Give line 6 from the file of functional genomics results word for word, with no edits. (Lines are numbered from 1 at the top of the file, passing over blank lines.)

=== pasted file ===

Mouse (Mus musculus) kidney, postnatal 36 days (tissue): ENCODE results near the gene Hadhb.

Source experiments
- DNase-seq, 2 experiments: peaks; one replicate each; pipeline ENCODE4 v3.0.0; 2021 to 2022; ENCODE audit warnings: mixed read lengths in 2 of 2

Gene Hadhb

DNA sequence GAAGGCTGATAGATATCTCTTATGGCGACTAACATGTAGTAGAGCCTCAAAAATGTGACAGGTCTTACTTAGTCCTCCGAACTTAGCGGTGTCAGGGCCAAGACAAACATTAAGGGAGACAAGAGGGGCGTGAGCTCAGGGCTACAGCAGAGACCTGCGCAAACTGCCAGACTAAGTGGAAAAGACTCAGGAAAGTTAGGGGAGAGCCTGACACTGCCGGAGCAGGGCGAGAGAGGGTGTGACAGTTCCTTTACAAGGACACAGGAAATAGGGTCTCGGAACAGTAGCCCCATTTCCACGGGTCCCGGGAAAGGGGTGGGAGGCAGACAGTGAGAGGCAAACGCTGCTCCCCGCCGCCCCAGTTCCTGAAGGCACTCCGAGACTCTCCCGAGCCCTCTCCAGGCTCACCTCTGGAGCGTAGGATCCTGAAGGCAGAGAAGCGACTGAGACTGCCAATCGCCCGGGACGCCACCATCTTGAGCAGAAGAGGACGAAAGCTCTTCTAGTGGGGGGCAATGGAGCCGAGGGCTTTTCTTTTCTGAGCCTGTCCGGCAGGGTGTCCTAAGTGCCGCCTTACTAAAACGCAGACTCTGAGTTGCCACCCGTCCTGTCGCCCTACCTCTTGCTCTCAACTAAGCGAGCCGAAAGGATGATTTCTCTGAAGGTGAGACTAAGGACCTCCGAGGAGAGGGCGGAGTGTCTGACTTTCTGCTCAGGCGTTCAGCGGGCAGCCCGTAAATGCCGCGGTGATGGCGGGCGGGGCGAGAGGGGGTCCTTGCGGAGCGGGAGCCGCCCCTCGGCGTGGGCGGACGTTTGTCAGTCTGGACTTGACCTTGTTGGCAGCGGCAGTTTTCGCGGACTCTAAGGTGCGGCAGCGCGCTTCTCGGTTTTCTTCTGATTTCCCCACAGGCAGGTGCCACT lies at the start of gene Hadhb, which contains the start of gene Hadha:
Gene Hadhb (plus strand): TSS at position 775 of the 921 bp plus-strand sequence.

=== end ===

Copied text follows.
Gene Hadhb (plus strand): TSS at position 775 of the 921 bp plus-strand sequence.